As far as I realize, being an authoritarian regime, China is continuously concerned with a possible uprising. So, they do not want to let the free flow of information and western thought process "contaminate" their citizens' minds.

However, recently from the Indian government's enforced censorship of Twitter, Facebook, and YouTube gave me an idea that China could have used the same kind of tactics and yet could have let American social media giants operate in China.

So, my question is, why didn't China adopt the same strategy as India does, and let the American companies operate in China?

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    Not a full answer, but the situation seems different. It seems like I’m India, they were generally free to operate, but now a specific control is being put on them. In China, the monitoring and control is broader and more long term
    – divibisan
    Feb 23, 2021 at 14:44
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    @divibisan, It seems like I’m India, they were generally free to operate, but now a specific control is being put on them. --- added new links that disagree with your statement.
    – user366312
    Feb 23, 2021 at 14:57
  • Related: politics.stackexchange.com/questions/18508/…. Feb 23, 2021 at 22:54
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    Censoring a foreign website is much harder than censoring one owned by people who you can throw in prison if they do something you don't like.
    – NotThatGuy
    Feb 24, 2021 at 13:57
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    Broadly, that would be because China takes the threat of freedom more seriously than does India. Feb 26, 2021 at 22:18

2 Answers 2


Because China is a much less pluralistic society than (even) India. Start with the one-part system etc.

China also blocks thousands of other Western websites, including traditional (Western) media. Or even Wikipedia (since 2019 at least). In the same year, China expanded its censorship of Western media outlets e.g. to the Washington Post and the Guardian. In general, China doesn't bother to provide a reason for their blocks of foreign websites, so one has to guess--it seems that anniversaries of politically sensitive events (like Tiananmen square) see a tightening of censorship in China, but there has also been a broader trend in the past decade (or so):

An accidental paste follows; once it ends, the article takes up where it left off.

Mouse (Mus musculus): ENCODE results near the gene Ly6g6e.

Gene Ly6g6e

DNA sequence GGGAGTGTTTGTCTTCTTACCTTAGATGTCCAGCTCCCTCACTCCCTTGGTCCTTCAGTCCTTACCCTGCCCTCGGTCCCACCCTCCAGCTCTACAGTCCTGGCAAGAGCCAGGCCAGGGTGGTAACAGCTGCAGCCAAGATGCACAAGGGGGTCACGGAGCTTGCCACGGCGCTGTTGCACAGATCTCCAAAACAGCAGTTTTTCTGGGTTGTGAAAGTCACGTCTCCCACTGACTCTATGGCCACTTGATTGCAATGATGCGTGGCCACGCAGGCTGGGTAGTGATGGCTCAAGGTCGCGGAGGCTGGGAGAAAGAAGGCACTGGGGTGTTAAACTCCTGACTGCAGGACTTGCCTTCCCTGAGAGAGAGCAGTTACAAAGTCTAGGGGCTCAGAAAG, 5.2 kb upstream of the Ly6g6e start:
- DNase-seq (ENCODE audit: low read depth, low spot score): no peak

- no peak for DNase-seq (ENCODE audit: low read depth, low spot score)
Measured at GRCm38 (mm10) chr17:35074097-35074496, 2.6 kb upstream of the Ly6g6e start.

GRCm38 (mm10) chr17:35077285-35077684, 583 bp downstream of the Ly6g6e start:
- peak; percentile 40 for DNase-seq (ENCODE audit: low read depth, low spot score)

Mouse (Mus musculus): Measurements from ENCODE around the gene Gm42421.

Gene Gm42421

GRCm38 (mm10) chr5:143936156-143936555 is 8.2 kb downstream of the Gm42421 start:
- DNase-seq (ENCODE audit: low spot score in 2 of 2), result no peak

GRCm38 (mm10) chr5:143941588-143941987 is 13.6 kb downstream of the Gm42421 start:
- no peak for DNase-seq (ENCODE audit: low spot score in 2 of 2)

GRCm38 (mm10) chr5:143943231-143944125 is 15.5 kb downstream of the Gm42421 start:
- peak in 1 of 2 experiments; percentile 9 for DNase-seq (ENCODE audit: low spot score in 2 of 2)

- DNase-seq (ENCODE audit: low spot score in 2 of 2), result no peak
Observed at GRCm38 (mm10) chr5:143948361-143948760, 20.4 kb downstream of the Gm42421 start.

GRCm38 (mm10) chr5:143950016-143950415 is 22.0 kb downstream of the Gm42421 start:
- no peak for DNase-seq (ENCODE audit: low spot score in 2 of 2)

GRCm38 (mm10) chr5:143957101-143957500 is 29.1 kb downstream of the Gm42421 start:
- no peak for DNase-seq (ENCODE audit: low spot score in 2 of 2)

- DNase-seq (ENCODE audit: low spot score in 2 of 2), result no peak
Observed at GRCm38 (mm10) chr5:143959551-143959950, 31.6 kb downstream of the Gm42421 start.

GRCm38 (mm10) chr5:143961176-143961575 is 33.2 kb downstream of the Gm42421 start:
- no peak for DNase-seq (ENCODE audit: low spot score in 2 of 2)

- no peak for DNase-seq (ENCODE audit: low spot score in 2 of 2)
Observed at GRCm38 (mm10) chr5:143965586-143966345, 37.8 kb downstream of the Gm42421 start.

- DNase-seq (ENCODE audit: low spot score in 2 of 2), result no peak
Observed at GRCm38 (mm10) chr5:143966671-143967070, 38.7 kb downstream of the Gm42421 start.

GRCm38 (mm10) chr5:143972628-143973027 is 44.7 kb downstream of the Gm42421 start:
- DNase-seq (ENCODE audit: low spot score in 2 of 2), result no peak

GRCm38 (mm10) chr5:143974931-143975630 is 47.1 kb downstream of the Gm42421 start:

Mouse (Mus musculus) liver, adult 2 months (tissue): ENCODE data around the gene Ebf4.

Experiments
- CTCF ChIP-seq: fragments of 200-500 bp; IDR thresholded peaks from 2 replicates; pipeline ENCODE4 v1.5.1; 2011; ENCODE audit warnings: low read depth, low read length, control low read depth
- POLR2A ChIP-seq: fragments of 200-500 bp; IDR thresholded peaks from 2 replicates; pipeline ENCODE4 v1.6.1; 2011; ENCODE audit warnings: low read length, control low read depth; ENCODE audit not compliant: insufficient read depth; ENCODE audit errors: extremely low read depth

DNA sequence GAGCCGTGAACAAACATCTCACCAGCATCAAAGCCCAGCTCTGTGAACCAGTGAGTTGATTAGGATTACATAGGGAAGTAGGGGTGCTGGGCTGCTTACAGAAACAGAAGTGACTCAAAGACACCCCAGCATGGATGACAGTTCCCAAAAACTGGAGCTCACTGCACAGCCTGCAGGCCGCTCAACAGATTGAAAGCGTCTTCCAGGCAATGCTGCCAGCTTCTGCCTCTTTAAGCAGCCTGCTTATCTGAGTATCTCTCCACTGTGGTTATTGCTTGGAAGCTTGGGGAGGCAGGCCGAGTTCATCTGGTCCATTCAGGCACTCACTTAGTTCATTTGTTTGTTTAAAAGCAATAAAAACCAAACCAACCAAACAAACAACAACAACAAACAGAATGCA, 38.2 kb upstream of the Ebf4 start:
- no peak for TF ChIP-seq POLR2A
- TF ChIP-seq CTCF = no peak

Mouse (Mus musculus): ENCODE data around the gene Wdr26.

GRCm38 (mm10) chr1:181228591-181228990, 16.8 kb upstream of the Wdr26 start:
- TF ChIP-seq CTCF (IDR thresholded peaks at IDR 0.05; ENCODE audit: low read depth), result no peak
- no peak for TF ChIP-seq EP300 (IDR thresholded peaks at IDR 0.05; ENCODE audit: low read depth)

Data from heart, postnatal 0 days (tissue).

China’s Internet censors rarely, if ever, communicate their reasoning for blocking specific websites, and it’s not clear whether the ban would be permanent. Although authorities intermittently tighten and loosen their restrictions, the trend since 2013 has shown more and more foreign websites being irrevocably added to China’s blacklist.

Outlets such as Bloomberg, the New York Times, Reuters and the Wall Street Journal have been blocked for years.

Western media, e.g. the BBC is also "blocked" on cable in China etc.

On this backdrop, China was e.g. willing to let Google (search) exist in China, but under such strict rules that Google eventually pulled out in 2010, although by 2018 Google was apparently having second thoughts. However it seems these return plans have (still) failed to materialize. The choice that Google or similar companies faced is/was basically:

If Google remained aloof and continued to run its Chinese site from foreign soil, it would face slowdowns from the firewall and the threat of more arbitrary blockades—and eventually, the loss of market share to Baidu and other Chinese search engines. If it opened up a Chinese office and moved its servers onto Chinese territory, it would no longer have to fight to get past the firewall, and its service would speed up. But then Google would be subject to China’s self-censorship laws.

It's not clear if China even had any talks with other big on-line companies, e.g. Facebook, but it was probably a case of the gap being too great between what China would allow/expect and what these (other) companies would even consider. According to Wikipedia, Facebook was banned in China in 2009, again surrounding some politically sensitive event and Facebook's refusal to cooperate:

In China, Facebook was blocked following the July 2009 Ürümqi riots because Xinjiang independence activists were using Facebook as part of their communications network, and Facebook denied giving the information of the activists.